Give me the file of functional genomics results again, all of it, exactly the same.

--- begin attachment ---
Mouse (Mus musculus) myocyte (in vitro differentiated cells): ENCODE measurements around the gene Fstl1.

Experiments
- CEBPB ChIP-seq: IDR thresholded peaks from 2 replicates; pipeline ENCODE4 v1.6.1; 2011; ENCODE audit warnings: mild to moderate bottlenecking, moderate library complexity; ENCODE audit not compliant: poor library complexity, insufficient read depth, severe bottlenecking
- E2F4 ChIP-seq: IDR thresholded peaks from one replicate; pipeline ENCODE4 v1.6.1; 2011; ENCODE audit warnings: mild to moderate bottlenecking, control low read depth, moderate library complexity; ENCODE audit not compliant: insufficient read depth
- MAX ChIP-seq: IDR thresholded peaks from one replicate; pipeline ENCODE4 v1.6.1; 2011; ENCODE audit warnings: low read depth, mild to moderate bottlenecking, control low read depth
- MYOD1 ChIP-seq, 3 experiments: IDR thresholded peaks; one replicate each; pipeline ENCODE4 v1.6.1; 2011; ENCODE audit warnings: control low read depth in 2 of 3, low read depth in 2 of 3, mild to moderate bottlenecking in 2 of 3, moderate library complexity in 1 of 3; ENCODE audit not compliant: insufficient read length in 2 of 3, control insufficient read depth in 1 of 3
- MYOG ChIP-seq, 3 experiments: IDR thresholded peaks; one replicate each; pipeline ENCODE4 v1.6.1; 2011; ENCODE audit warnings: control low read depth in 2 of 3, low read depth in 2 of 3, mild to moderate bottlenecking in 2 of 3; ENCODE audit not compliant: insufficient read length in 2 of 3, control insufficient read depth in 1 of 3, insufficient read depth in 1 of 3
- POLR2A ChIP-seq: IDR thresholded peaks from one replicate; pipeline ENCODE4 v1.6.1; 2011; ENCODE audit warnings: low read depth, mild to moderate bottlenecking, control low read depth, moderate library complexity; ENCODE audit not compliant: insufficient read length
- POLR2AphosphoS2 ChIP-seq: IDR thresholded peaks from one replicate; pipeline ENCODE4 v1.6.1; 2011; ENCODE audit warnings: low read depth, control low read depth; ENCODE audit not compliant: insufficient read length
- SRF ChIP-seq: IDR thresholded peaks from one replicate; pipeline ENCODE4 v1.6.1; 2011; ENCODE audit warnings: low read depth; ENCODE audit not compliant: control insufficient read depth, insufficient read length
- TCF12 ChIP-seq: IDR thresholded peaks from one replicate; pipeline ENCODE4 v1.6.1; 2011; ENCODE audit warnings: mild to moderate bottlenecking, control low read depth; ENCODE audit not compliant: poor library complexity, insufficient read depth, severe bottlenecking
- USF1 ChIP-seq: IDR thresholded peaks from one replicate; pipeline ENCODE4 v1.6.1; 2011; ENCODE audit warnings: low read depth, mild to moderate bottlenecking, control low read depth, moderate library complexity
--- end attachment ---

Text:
Mouse (Mus musculus) myocyte (in vitro differentiated cells): ENCODE measurements around the gene Fstl1.

Experiments
- CEBPB ChIP-seq: IDR thresholded peaks from 2 replicates; pipeline ENCODE4 v1.6.1; 2011; ENCODE audit warnings: mild to moderate bottlenecking, moderate library complexity; ENCODE audit not compliant: poor library complexity, insufficient read depth, severe bottlenecking
- E2F4 ChIP-seq: IDR thresholded peaks from one replicate; pipeline ENCODE4 v1.6.1; 2011; ENCODE audit warnings: mild to moderate bottlenecking, control low read depth, moderate library complexity; ENCODE audit not compliant: insufficient read depth
- MAX ChIP-seq: IDR thresholded peaks from one replicate; pipeline ENCODE4 v1.6.1; 2011; ENCODE audit warnings: low read depth, mild to moderate bottlenecking, control low read depth
- MYOD1 ChIP-seq, 3 experiments: IDR thresholded peaks; one replicate each; pipeline ENCODE4 v1.6.1; 2011; ENCODE audit warnings: control low read depth in 2 of 3, low read depth in 2 of 3, mild to moderate bottlenecking in 2 of 3, moderate library complexity in 1 of 3; ENCODE audit not compliant: insufficient read length in 2 of 3, control insufficient read depth in 1 of 3
- MYOG ChIP-seq, 3 experiments: IDR thresholded peaks; one replicate each; pipeline ENCODE4 v1.6.1; 2011; ENCODE audit warnings: control low read depth in 2 of 3, low read depth in 2 of 3, mild to moderate bottlenecking in 2 of 3; ENCODE audit not compliant: insufficient read length in 2 of 3, control insufficient read depth in 1 of 3, insufficient read depth in 1 of 3
- POLR2A ChIP-seq: IDR thresholded peaks from one replicate; pipeline ENCODE4 v1.6.1; 2011; ENCODE audit warnings: low read depth, mild to moderate bottlenecking, control low read depth, moderate library complexity; ENCODE audit not compliant: insufficient read length
- POLR2AphosphoS2 ChIP-seq: IDR thresholded peaks from one replicate; pipeline ENCODE4 v1.6.1; 2011; ENCODE audit warnings: low read depth, control low read depth; ENCODE audit not compliant: insufficient read length
- SRF ChIP-seq: IDR thresholded peaks from one replicate; pipeline ENCODE4 v1.6.1; 2011; ENCODE audit warnings: low read depth; ENCODE audit not compliant: control insufficient read depth, insufficient read length
- TCF12 ChIP-seq: IDR thresholded peaks from one replicate; pipeline ENCODE4 v1.6.1; 2011; ENCODE audit warnings: mild to moderate bottlenecking, control low read depth; ENCODE audit not compliant: poor library complexity, insufficient read depth, severe bottlenecking
- USF1 ChIP-seq: IDR thresholded peaks from one replicate; pipeline ENCODE4 v1.6.1; 2011; ENCODE audit warnings: low read depth, mild to moderate bottlenecking, control low read depth, moderate library complexity